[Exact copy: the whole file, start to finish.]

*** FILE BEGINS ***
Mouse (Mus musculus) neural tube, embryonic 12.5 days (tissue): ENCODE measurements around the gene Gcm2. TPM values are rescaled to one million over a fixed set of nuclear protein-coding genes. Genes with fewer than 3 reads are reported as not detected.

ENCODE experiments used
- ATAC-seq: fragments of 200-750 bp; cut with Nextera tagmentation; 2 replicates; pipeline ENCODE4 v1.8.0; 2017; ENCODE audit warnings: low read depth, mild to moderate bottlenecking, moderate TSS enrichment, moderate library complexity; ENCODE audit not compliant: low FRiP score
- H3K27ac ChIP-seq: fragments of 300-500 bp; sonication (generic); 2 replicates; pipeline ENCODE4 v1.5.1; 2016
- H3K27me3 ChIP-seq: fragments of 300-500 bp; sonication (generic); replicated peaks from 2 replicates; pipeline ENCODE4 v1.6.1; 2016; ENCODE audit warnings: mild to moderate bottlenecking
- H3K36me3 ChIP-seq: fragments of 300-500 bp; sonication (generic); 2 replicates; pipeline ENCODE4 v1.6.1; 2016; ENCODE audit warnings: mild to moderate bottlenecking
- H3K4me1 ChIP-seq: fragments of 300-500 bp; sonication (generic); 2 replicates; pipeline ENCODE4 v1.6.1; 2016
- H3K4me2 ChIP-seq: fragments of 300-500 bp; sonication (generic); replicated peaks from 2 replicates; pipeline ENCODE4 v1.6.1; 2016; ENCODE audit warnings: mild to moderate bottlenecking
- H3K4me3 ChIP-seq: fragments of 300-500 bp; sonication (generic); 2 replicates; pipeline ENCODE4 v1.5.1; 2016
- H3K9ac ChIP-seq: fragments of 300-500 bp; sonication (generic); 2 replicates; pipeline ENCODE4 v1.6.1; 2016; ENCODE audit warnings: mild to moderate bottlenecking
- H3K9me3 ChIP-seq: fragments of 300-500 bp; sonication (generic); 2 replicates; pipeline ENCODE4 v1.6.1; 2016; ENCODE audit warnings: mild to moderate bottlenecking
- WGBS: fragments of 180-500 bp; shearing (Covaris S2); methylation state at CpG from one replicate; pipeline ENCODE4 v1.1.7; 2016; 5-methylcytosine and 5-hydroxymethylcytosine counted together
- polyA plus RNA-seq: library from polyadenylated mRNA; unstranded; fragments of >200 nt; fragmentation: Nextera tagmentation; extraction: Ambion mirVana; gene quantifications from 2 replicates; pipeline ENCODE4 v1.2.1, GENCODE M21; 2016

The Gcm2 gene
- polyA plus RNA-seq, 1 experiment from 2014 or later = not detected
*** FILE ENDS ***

Mouse (Mus musculus) neural tube, embryonic 12.5 days (tissue): ENCODE measurements around the gene Gcm2. TPM values are rescaled to one million over a fixed set of nuclear protein-coding genes. Genes with fewer than 3 reads are reported as not detected.

ENCODE experiments used
- ATAC-seq: fragments of 200-750 bp; cut with Nextera tagmentation; 2 replicates; pipeline ENCODE4 v1.8.0; 2017; ENCODE audit warnings: low read depth, mild to moderate bottlenecking, moderate TSS enrichment, moderate library complexity; ENCODE audit not compliant: low FRiP score
- H3K27ac ChIP-seq: fragments of 300-500 bp; sonication (generic); 2 replicates; pipeline ENCODE4 v1.5.1; 2016
- H3K27me3 ChIP-seq: fragments of 300-500 bp; sonication (generic); replicated peaks from 2 replicates; pipeline ENCODE4 v1.6.1; 2016; ENCODE audit warnings: mild to moderate bottlenecking
- H3K36me3 ChIP-seq: fragments of 300-500 bp; sonication (generic); 2 replicates; pipeline ENCODE4 v1.6.1; 2016; ENCODE audit warnings: mild to moderate bottlenecking
- H3K4me1 ChIP-seq: fragments of 300-500 bp; sonication (generic); 2 replicates; pipeline ENCODE4 v1.6.1; 2016
- H3K4me2 ChIP-seq: fragments of 300-500 bp; sonication (generic); replicated peaks from 2 replicates; pipeline ENCODE4 v1.6.1; 2016; ENCODE audit warnings: mild to moderate bottlenecking
- H3K4me3 ChIP-seq: fragments of 300-500 bp; sonication (generic); 2 replicates; pipeline ENCODE4 v1.5.1; 2016
- H3K9ac ChIP-seq: fragments of 300-500 bp; sonication (generic); 2 replicates; pipeline ENCODE4 v1.6.1; 2016; ENCODE audit warnings: mild to moderate bottlenecking
- H3K9me3 ChIP-seq: fragments of 300-500 bp; sonication (generic); 2 replicates; pipeline ENCODE4 v1.6.1; 2016; ENCODE audit warnings: mild to moderate bottlenecking
- WGBS: fragments of 180-500 bp; shearing (Covaris S2); methylation state at CpG from one replicate; pipeline ENCODE4 v1.1.7; 2016; 5-methylcytosine and 5-hydroxymethylcytosine counted together
- polyA plus RNA-seq: library from polyadenylated mRNA; unstranded; fragments of >200 nt; fragmentation: Nextera tagmentation; extraction: Ambion mirVana; gene quantifications from 2 replicates; pipeline ENCODE4 v1.2.1, GENCODE M21; 2016

The Gcm2 gene
- polyA plus RNA-seq, 1 experiment from 2014 or later = not detected